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4 Red Flags That a Sync Licensing Deal Might Screw You Over

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For an independent musician, having your music used in a movie, TV show, or ad campaign can be a great way to gain exposure and earn income. However, while sync licensing has become an important income stream for many indie artists in recent years, you should also be aware that not every sync opportunity will necessarily be a good one. Here are four red flags you should watch out for before you sign any type of sync agreement.

How We Got Our First Music Licensing Deal – and Turned It Into Over 100 More

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Indie songwriting, producing, and performing duo Aaron and Andrew have experienced significant success in TV licensing with more than 100 placements, ranging from a Cheerios commercial to MTV programming. Through Sonicbids, they became emerging artists, attracting the attention of Tinderbox Music, which led to those fateful placements, and the rest is history. Find out how this terrific twosome got their very first licensing deals, and stay tuned until the end to learn how to submit your music for licensing through Tinderbox, too!

How to Find Music Supervisors for Sync Licensing

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Most bands and musicians wouldn't say no to a sync license. Getting your music placed in a film, TV show, or even video game is great exposure and can be a decent source of revenue. The problem is, many see sync licensing as a game of chance or something that can't really be pursued without a publisher. So in this article, we're going to focus on the first step of that problem – actually finding music supervisors.

Do You Need a Music Publisher?

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Disclaimer: This article is for educational and informational purposes only and not for the purpose of providing legal advice. The content contained in this article is not legal advice or a legal opinion on any specific matter or matters. If this article is considered an advertisement, it is general in nature and not directed towards any particular person or entity. This article does not constitute or create a lawyer-client relationship between Erin M. Jacobson, Esq. and you or any other user. The law may vary based on the facts or particular circumstances or the law in your state. You should not act, or fail to act, upon this information without seeking the professional counsel of an attorney licensed in your state.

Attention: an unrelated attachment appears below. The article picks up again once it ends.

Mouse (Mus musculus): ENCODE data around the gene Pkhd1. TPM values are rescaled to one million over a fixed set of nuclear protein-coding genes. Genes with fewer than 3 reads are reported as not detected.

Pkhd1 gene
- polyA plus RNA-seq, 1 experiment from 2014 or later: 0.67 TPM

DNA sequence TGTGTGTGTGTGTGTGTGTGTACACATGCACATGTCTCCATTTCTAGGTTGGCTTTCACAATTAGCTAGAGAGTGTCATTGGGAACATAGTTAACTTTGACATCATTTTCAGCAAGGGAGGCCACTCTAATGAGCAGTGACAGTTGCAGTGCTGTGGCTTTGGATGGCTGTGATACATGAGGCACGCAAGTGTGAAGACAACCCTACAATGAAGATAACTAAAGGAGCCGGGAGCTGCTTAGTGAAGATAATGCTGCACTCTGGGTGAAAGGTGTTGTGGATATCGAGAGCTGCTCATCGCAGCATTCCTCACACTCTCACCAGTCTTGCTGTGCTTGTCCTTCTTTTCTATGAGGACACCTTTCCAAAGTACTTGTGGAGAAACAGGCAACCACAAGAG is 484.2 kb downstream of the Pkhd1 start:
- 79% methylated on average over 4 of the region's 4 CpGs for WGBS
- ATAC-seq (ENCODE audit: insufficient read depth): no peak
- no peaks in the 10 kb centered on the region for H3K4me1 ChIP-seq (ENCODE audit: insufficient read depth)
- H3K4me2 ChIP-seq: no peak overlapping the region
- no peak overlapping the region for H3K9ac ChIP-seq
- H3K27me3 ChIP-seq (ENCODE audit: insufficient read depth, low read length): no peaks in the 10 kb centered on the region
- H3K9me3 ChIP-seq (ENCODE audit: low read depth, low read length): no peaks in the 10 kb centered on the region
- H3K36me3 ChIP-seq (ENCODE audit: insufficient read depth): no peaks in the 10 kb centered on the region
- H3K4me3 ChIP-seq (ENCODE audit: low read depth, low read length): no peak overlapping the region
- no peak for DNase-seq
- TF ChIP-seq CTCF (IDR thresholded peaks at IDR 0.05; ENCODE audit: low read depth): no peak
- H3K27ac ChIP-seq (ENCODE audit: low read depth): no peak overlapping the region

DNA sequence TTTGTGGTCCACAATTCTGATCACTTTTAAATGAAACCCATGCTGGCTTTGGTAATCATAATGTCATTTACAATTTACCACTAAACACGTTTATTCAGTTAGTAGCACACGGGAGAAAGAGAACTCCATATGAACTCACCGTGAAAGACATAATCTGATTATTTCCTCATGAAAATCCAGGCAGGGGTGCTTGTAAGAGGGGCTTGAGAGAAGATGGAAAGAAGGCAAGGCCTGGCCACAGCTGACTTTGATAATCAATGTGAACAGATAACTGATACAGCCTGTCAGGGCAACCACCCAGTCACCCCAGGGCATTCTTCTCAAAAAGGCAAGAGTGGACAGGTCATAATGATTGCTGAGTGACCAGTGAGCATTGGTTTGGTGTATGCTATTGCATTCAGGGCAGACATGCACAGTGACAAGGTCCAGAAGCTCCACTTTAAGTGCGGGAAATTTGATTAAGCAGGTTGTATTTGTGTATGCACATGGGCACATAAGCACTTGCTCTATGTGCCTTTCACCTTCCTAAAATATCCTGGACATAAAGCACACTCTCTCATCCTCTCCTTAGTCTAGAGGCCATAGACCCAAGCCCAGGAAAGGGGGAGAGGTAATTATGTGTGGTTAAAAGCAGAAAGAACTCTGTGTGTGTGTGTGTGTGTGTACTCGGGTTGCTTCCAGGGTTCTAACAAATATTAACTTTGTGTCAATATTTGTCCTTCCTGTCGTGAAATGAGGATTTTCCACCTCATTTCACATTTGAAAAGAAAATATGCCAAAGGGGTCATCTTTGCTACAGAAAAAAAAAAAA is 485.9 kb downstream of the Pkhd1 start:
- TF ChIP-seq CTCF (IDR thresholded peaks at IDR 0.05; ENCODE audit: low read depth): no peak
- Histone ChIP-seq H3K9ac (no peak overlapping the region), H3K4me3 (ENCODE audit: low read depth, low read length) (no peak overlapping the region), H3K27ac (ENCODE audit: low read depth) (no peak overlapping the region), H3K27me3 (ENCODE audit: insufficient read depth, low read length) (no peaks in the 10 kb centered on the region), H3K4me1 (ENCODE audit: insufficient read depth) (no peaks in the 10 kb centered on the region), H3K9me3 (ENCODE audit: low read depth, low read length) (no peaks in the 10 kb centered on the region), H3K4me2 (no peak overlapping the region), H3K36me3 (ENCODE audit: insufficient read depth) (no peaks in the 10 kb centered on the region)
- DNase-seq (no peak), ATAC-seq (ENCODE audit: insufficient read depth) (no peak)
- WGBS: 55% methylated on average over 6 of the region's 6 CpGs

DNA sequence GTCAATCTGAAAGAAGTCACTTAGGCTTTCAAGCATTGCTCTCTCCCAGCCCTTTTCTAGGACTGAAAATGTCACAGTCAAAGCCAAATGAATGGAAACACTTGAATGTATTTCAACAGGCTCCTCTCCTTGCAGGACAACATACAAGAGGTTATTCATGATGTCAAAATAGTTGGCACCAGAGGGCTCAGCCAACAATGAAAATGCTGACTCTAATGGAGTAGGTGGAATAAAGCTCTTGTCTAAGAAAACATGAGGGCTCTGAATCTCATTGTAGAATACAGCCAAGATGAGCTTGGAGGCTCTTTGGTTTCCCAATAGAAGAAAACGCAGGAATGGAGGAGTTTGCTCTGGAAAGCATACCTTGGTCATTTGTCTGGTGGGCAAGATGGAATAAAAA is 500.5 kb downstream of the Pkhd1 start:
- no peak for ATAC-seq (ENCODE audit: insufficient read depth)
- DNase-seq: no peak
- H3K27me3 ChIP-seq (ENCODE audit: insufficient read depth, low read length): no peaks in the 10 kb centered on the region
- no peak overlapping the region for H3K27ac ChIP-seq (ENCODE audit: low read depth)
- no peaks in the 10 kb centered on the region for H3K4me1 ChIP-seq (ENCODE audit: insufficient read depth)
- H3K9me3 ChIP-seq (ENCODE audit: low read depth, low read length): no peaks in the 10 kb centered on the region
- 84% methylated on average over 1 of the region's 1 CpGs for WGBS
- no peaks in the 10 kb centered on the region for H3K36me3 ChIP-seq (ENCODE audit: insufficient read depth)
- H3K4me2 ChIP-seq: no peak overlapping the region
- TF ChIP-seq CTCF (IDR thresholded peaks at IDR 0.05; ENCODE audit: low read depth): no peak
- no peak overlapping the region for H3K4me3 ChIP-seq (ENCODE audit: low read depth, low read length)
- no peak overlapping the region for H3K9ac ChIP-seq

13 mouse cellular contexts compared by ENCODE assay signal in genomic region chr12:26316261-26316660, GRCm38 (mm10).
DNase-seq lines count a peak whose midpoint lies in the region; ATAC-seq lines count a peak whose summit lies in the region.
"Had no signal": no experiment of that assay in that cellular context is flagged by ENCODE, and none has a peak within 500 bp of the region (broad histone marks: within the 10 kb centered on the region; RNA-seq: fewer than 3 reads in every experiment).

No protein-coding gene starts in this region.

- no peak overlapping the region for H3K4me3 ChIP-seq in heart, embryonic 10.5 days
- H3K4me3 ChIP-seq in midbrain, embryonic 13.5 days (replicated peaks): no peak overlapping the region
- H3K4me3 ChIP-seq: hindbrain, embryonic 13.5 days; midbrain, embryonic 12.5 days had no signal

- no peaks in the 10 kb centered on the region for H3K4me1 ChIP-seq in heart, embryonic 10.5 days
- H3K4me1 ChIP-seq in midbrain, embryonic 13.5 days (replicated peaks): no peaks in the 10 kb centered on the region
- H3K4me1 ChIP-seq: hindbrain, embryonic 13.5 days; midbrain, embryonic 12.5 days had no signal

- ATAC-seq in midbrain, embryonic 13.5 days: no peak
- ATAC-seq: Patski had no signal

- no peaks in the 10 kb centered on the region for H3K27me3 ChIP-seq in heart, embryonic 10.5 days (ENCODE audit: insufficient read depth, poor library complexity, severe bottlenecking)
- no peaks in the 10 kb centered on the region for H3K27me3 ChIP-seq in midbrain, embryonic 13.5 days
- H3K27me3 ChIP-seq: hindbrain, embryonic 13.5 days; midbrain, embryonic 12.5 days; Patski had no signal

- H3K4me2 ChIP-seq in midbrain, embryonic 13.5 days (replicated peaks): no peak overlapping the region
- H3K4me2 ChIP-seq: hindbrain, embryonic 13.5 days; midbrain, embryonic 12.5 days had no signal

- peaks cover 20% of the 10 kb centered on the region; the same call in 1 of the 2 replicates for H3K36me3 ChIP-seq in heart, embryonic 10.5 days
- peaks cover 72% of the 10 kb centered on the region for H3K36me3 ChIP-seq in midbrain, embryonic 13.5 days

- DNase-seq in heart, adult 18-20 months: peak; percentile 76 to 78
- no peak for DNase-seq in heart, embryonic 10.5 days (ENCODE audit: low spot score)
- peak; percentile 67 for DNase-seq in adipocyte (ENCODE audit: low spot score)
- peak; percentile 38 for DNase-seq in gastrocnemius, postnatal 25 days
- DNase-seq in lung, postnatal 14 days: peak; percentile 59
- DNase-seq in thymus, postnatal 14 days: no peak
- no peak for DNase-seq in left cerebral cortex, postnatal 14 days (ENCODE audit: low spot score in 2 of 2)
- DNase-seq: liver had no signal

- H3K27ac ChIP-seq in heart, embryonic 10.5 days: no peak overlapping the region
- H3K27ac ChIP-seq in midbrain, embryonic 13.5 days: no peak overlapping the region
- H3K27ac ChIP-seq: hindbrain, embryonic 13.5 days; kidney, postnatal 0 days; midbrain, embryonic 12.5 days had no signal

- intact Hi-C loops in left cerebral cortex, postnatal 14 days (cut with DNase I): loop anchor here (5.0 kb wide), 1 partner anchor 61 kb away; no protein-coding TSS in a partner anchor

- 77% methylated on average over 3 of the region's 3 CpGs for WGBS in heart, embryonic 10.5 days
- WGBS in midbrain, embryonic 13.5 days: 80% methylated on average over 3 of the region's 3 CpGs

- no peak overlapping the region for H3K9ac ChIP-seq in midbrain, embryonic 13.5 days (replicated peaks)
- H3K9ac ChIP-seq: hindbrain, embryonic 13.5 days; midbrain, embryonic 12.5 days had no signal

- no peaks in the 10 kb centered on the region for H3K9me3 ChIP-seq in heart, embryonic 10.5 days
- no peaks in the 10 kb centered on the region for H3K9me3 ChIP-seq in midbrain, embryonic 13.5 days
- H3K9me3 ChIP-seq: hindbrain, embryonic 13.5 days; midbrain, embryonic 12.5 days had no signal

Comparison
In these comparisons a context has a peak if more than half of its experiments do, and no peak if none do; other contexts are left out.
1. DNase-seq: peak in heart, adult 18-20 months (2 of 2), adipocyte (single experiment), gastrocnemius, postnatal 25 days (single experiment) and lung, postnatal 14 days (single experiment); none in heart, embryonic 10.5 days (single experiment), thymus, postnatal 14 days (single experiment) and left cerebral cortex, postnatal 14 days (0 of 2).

Some musicians have music publishing deals, some musicians have their own publishing companies, and some have both. For many independent musicians, owning their own publishing companies often means nothing more than just having name for publishing matters rather than a fully functioning entity. Musicians often ask me the difference between handling their publishing themselves and what a music publisher will do for them.

What's the Difference Between Songs That Get Licensed for TV and Those That Don't? Insider Info From Debra Gussin

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Have you ever listened back to one of your songs and thought, "This sounds like it should be on TV"? It's not far off if you have – songwriters are an invaluable asset to television. All of your favorite shows have a particular soundtrack, one that you might feel you could be writing yourself. Well, Debra Gussin has done just that. With an extensive career in television under her belt (ABC's Wide World of Sports, Fox Sports News, Daytime Emmy Awards, National Geographic Channel, Dr. Phil), she's now a full-time songwriter who's won numerous songwriting competitions and has had her tracks featured on 90210, The Event, Kourtney & Kim Take New York, NASCAR Race Hub, and more.

It's safe to say that Gussin knows what makes a song screen-ready. Having insider information on how the television industry works and what music supervisors are really looking for can be the key to getting ahead of the curve on the rest of your competition – and Gussin was kind enough to share her knowledge and journey with us.